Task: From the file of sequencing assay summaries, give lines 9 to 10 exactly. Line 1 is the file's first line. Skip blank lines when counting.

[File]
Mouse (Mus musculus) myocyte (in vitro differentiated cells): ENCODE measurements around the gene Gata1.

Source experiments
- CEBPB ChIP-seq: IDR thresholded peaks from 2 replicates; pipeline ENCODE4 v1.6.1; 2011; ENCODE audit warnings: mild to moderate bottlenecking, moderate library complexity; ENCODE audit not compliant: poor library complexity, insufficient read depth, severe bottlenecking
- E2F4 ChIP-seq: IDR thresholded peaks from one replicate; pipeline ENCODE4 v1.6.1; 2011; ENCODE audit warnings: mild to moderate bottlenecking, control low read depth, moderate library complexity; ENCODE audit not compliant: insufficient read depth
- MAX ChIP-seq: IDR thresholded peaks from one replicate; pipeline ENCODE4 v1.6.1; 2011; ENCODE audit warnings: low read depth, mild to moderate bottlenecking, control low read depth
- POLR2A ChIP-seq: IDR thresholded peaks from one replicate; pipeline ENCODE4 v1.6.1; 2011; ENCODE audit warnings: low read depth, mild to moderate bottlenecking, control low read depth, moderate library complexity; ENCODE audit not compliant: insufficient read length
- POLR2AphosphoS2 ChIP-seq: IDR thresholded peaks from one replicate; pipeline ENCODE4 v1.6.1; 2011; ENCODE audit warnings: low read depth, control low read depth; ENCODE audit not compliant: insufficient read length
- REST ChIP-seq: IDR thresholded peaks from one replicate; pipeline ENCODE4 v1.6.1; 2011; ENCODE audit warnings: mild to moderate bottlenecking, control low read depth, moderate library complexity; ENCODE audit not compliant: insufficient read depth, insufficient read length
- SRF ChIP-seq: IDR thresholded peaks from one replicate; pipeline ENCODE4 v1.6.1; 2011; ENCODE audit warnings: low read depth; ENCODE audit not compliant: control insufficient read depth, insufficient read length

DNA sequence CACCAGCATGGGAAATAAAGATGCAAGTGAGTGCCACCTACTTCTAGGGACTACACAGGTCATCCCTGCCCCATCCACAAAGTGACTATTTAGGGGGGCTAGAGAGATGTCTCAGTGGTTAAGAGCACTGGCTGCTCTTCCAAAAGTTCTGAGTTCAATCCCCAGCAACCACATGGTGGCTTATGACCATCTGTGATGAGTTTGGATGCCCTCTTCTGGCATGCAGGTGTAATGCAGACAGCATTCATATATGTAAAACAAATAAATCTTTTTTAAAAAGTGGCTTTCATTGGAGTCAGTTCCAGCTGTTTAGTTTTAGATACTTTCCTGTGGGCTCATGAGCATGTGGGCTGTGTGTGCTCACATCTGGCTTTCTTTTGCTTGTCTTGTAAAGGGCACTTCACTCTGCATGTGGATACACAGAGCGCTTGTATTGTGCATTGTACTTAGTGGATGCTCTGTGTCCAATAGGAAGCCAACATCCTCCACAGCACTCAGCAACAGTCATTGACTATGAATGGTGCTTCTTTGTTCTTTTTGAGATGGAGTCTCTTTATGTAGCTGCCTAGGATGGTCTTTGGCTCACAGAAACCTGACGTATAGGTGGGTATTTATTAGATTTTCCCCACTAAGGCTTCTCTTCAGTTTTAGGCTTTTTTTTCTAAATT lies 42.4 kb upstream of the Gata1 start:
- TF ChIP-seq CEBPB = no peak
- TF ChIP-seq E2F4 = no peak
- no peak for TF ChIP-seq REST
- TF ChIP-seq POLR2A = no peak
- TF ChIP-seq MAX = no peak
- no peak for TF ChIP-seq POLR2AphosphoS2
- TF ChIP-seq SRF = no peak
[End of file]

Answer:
- SRF ChIP-seq: IDR thresholded peaks from one replicate; pipeline ENCODE4 v1.6.1; 2011; ENCODE audit warnings: low read depth; ENCODE audit not compliant: control insufficient read depth, insufficient read length

DNA sequence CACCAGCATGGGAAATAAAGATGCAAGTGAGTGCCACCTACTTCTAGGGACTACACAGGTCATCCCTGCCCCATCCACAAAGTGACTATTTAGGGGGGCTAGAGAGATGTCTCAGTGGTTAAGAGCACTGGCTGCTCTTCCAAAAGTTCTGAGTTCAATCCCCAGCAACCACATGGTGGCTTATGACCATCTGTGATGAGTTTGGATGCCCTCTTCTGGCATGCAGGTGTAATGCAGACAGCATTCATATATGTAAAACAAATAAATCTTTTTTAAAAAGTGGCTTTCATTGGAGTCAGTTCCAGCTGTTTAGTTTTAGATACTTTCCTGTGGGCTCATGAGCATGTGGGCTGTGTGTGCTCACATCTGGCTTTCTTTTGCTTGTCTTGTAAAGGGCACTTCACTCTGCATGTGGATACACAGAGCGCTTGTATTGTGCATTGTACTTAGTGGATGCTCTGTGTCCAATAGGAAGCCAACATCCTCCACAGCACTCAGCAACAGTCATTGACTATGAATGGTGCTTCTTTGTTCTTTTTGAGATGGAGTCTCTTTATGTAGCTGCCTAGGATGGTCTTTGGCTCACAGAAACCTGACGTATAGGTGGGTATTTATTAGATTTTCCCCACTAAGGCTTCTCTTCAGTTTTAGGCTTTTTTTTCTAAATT lies 42.4 kb upstream of the Gata1 start: